I can explain why: in German (and scandinavian languages) the verb always comes in second position, so when something is put at the beginning of the sentence, the verb will come immediately afterwards, and then the subject follows after that. In English, however, the subject ALWAYS comes before the verb (except in questions, where the verb comes first in all these languages).
The basic sentence in this case is "Everything is perfect", and in German, "alles ist perfekt". When emphasising the prepositional phrase "at the doctor's" by putting it first, the German sentence MUST change the word order so that the verb comes in the second position, and the English sentence MUST keep the original word order.
The subject does not always come before the verb. In English we use inversion in quite a few places too, not just in questions, and I would say that this is fine in this example.
Non-question examples with inversion:
"Only after seeing that did I believe it."
"Never would he do that."
"Into the tree flew three birds."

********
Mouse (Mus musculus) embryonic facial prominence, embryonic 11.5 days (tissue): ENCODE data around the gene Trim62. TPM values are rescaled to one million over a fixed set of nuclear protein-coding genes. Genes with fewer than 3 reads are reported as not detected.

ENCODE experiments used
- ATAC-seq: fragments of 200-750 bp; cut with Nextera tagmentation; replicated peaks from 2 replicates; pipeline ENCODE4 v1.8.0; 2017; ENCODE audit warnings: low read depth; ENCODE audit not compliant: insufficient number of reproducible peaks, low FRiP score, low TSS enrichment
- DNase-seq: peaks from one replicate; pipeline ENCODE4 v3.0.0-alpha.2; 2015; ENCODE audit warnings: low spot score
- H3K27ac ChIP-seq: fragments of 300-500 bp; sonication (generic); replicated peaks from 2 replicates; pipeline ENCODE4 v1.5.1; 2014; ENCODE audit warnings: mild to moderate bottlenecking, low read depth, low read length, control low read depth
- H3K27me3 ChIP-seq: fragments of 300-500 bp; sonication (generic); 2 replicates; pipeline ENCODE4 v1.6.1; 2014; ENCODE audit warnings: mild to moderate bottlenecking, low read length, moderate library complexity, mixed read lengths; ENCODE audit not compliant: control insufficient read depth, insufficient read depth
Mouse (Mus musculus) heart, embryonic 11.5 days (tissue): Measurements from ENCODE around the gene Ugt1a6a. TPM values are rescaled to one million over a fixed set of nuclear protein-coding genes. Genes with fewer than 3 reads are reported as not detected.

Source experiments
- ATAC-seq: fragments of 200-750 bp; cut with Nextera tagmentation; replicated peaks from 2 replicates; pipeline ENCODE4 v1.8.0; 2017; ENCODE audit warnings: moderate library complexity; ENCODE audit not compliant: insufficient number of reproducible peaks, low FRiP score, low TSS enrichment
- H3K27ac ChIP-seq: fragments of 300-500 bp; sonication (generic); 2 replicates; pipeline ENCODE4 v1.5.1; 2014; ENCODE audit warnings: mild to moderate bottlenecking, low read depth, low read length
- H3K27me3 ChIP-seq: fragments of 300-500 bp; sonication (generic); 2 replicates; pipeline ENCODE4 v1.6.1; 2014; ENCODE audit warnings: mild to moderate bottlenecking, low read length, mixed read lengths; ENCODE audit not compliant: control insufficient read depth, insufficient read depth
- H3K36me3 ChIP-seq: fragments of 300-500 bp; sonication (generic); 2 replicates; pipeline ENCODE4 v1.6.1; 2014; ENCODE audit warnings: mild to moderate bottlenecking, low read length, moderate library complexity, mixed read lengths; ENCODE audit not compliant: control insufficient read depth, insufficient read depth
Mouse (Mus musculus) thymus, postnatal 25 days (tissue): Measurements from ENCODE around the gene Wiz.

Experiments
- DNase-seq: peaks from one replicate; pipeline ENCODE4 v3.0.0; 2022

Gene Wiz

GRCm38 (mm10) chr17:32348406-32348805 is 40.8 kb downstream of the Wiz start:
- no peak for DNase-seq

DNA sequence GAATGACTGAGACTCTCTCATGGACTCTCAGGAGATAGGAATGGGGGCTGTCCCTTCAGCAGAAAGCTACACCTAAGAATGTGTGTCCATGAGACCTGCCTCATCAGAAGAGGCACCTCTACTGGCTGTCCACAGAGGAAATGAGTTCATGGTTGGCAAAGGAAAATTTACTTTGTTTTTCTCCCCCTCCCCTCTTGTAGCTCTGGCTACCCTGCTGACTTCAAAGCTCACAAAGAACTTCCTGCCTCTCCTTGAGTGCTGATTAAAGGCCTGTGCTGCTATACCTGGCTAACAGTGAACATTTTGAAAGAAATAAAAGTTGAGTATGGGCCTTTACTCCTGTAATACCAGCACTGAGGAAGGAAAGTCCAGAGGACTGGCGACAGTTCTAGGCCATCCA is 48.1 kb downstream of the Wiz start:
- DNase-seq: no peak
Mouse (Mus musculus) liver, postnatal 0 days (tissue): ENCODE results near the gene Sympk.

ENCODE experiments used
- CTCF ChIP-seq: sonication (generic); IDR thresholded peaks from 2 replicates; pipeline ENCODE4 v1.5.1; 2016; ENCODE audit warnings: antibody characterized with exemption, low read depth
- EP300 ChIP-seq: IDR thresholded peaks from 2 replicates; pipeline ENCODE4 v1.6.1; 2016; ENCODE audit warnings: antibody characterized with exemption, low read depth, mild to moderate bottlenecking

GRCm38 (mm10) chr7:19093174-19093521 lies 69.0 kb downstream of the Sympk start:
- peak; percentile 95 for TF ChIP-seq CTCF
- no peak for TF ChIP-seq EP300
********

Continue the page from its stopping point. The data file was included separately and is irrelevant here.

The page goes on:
It's probably the distinction between doctor and doctor's. However, it could also be the change in emphasis/connotation that is caused by the change in word order. "Everything is perfect at the doctor's" emphasises the perfection of everything while "Everything at the doctor's is perfect" emphasises the at the doctor's. The former would usually be used to, for example, tell someone that it is a really good doctor's surgery. It would also work if reversed to use similar word order to the German phrase ("At the doctor's everything is perfect"). I don't know if Duo accepts that version though (it probably should if it doesn't). The latter would usually be comparative or used as a counter example (e.g. someone says "Everything in this part of town is really dirty", to which you reply "Everything at the doctor's is perfect"). There are of course situations in which either could be used, although it would still change the emphasis. Could a native German speaker chip in on the subtleties in the meaning please?
I already read the comments, but it looks lame to me.
At the doctor's everything is perfect. so does it mean 'everything of doctor' or 'doctor is everything' ?
it looks like possessive rather being 'is'; even though it doesn't make sense saying 'at the everything of doctor is perfect'. what thing?